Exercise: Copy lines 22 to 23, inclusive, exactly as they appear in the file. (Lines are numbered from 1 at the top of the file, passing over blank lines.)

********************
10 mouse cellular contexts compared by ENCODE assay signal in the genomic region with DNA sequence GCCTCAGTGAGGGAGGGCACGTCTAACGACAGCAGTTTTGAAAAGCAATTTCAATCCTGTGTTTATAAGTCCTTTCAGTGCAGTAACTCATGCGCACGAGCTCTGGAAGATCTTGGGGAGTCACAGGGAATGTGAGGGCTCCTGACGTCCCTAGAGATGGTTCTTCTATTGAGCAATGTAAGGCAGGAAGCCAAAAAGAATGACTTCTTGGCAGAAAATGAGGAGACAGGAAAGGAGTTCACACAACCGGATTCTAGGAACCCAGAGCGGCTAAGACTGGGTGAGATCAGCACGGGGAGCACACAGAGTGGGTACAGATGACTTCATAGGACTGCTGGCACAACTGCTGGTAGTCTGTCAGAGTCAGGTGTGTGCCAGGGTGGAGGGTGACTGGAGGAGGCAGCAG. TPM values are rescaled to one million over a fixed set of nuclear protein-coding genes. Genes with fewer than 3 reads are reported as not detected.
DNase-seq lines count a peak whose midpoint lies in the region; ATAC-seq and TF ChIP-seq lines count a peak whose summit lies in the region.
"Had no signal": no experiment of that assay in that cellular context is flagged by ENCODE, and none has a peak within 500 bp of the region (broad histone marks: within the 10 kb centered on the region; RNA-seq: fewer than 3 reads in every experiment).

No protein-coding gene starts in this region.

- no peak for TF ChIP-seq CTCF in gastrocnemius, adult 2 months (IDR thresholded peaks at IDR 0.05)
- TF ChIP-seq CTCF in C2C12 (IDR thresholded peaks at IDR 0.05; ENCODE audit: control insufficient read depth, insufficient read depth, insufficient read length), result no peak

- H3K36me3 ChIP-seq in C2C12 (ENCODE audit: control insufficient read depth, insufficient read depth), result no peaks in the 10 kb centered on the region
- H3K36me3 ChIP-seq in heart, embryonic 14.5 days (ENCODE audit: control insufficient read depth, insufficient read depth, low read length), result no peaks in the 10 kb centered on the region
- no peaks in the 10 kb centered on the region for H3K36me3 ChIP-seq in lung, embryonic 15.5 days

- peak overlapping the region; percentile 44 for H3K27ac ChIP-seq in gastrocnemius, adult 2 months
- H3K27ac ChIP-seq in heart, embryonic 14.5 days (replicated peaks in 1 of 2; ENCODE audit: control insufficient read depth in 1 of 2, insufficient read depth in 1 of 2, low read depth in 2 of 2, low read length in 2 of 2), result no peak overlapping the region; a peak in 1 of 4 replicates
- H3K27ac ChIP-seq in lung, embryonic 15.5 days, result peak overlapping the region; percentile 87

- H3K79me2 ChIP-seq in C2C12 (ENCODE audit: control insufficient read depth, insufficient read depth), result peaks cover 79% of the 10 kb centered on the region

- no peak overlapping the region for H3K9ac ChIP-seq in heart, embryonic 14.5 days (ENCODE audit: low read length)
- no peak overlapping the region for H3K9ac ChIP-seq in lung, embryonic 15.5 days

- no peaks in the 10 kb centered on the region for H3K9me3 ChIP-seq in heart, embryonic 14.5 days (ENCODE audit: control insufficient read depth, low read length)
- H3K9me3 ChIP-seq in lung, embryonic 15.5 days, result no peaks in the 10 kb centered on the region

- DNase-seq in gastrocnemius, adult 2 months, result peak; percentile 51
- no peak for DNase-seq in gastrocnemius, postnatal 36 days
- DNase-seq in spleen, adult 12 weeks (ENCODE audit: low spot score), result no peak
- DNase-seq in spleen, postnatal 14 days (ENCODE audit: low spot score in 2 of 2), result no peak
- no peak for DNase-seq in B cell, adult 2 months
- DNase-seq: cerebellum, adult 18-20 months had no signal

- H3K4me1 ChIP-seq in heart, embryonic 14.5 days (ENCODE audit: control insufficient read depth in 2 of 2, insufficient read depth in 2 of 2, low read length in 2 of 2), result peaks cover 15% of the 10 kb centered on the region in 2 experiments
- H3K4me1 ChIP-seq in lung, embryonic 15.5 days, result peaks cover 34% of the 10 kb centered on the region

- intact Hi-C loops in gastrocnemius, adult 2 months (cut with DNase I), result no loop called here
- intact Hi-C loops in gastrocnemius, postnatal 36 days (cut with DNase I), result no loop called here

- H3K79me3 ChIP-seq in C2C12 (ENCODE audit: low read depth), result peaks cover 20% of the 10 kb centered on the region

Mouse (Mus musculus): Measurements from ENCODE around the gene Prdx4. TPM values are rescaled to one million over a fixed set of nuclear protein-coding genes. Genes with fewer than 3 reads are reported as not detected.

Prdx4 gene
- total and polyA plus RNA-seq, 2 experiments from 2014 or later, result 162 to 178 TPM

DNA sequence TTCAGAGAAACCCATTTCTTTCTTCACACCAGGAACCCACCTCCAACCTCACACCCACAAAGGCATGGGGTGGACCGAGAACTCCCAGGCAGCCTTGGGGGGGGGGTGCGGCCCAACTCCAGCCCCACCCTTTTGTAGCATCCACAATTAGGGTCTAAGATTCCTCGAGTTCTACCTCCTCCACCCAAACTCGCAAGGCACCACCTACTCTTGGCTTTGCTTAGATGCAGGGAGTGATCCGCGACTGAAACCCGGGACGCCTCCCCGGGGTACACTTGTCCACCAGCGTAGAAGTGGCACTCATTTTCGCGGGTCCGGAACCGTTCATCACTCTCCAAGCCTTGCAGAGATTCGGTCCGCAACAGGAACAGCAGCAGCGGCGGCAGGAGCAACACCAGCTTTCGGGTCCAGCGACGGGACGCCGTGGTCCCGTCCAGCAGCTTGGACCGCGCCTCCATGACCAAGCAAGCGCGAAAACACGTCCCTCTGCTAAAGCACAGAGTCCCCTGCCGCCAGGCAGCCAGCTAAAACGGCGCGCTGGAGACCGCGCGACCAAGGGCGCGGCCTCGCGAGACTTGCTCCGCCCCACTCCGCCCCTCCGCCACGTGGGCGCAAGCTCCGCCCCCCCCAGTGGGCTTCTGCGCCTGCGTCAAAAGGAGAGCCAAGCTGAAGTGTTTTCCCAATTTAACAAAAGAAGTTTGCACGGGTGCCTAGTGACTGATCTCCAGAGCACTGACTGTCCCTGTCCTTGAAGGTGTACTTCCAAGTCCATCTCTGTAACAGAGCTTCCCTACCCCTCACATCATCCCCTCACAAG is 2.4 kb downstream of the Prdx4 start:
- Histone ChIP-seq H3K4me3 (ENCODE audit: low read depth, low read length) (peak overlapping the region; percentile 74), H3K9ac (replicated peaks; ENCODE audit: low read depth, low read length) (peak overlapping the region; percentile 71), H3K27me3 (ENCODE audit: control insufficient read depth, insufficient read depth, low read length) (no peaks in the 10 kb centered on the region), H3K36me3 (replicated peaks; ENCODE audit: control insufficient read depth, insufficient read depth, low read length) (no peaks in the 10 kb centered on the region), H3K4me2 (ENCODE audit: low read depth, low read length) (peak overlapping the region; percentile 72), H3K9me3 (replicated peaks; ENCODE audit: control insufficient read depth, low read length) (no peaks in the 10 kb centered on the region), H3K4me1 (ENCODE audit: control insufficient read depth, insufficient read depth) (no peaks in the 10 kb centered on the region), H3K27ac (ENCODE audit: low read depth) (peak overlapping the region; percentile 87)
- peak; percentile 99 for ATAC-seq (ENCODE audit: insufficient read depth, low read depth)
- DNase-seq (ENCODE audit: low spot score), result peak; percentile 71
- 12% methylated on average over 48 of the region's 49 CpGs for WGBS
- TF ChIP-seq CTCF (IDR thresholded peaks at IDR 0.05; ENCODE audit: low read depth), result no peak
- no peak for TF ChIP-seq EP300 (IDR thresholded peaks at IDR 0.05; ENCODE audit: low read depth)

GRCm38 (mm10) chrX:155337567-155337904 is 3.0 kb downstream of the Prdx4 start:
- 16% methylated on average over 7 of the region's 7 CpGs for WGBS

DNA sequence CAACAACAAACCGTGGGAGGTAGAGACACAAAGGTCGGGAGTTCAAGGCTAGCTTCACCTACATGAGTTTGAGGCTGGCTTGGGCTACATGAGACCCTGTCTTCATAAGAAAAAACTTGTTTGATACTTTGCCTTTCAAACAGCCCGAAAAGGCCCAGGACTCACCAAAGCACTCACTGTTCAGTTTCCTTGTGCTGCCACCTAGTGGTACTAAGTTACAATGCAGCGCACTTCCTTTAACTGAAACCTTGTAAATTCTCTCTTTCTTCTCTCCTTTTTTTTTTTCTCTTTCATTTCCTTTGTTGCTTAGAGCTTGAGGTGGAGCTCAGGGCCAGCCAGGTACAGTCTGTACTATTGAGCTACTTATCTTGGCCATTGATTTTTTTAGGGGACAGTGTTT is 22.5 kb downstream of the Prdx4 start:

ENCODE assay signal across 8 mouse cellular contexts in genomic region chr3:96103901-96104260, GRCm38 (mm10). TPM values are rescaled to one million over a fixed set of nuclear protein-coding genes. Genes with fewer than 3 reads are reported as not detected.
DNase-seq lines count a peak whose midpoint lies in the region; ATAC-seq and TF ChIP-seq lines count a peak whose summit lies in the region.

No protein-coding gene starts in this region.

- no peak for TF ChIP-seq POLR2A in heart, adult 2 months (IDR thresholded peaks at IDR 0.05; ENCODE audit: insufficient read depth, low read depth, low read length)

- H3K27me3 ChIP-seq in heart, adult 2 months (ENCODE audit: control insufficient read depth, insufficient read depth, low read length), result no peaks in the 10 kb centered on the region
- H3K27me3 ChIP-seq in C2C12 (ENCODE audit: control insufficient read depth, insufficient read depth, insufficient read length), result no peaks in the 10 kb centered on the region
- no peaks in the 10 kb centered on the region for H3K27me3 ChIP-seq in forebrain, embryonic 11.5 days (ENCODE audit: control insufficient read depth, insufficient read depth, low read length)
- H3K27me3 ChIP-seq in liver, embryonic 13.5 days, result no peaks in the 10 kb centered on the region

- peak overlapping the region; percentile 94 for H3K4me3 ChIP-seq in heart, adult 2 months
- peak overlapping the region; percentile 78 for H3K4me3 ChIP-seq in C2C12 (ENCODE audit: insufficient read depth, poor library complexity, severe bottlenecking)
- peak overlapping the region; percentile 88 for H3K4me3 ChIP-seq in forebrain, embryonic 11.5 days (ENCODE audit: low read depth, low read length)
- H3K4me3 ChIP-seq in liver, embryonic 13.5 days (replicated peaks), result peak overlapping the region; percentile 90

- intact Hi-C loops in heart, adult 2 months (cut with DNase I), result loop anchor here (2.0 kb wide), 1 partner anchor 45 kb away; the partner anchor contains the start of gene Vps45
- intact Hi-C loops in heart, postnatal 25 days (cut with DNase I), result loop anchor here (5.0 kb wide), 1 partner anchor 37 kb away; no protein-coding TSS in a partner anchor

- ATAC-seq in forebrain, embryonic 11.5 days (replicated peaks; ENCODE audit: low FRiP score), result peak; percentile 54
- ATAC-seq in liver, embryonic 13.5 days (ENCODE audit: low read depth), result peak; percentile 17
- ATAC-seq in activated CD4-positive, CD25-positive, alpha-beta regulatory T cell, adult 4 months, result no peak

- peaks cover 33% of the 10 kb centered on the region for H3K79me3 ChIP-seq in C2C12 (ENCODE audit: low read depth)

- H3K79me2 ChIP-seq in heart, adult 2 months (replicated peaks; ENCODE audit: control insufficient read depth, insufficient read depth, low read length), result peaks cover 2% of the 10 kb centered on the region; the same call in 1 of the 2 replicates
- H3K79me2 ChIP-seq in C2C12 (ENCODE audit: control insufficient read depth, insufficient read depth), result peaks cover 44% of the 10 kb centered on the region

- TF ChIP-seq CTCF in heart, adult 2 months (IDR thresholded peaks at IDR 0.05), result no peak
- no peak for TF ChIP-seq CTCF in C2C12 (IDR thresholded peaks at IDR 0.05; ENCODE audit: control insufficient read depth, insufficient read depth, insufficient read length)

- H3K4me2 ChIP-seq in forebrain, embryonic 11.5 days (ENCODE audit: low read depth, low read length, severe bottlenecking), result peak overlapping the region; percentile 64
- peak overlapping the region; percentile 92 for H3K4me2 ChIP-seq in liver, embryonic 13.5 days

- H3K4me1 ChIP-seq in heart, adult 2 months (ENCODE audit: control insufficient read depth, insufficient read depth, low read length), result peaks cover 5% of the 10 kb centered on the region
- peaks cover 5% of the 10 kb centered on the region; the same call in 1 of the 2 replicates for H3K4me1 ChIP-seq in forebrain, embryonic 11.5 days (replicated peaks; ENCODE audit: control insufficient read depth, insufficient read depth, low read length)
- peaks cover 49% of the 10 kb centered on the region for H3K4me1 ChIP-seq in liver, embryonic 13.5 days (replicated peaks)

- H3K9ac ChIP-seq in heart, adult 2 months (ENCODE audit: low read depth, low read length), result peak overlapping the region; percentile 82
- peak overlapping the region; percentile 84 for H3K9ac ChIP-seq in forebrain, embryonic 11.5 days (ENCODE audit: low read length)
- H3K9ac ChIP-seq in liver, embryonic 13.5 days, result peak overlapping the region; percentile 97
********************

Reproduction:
- no peak for DNase-seq in B cell, adult 2 months
- DNase-seq: cerebellum, adult 18-20 months had no signal